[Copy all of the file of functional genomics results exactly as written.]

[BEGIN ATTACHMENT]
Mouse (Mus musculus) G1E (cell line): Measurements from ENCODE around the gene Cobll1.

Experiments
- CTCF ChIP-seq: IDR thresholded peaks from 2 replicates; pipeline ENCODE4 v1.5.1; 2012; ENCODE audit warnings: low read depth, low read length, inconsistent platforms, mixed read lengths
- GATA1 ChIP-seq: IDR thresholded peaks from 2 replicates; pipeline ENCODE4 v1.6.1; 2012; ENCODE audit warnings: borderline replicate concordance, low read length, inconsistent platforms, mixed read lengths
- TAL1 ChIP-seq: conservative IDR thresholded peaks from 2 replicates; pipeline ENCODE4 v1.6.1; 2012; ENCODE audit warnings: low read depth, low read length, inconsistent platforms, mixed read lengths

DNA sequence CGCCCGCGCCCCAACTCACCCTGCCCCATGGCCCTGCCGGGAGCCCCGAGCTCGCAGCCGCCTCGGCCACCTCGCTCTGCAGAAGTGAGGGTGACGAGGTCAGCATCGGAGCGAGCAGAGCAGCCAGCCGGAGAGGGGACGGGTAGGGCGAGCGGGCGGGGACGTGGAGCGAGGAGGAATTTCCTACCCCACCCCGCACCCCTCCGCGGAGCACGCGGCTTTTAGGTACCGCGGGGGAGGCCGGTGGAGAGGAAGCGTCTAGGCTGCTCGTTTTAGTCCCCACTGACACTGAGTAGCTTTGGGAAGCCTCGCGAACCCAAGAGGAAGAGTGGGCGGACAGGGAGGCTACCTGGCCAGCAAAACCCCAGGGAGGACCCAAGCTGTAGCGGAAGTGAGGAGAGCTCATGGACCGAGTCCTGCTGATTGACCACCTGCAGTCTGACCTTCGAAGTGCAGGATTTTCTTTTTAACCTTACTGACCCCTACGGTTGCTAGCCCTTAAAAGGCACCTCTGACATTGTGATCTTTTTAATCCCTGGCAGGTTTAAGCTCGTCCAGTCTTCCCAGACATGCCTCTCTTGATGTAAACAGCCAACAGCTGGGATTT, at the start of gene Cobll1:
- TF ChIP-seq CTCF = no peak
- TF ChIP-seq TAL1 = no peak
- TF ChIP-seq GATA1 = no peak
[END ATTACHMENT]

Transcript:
Mouse (Mus musculus) G1E (cell line): Measurements from ENCODE around the gene Cobll1.

Experiments
- CTCF ChIP-seq: IDR thresholded peaks from 2 replicates; pipeline ENCODE4 v1.5.1; 2012; ENCODE audit warnings: low read depth, low read length, inconsistent platforms, mixed read lengths
- GATA1 ChIP-seq: IDR thresholded peaks from 2 replicates; pipeline ENCODE4 v1.6.1; 2012; ENCODE audit warnings: borderline replicate concordance, low read length, inconsistent platforms, mixed read lengths
- TAL1 ChIP-seq: conservative IDR thresholded peaks from 2 replicates; pipeline ENCODE4 v1.6.1; 2012; ENCODE audit warnings: low read depth, low read length, inconsistent platforms, mixed read lengths

DNA sequence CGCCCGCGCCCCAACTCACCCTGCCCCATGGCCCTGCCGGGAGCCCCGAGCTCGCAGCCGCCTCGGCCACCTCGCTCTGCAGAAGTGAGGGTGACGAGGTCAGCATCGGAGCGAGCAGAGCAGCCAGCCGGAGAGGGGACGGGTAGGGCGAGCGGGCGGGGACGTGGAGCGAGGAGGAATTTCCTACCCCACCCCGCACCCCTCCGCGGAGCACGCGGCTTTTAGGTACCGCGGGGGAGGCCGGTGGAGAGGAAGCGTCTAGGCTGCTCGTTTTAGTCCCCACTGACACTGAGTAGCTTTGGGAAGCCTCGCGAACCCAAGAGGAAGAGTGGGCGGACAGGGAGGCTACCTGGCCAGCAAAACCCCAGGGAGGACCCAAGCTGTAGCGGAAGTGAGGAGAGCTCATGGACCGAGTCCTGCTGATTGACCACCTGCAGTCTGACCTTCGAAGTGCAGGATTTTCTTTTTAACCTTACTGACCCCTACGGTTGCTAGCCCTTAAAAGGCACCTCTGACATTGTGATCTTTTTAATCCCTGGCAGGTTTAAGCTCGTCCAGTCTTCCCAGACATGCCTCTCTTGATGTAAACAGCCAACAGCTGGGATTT, at the start of gene Cobll1:
- TF ChIP-seq CTCF = no peak
- TF ChIP-seq TAL1 = no peak
- TF ChIP-seq GATA1 = no peak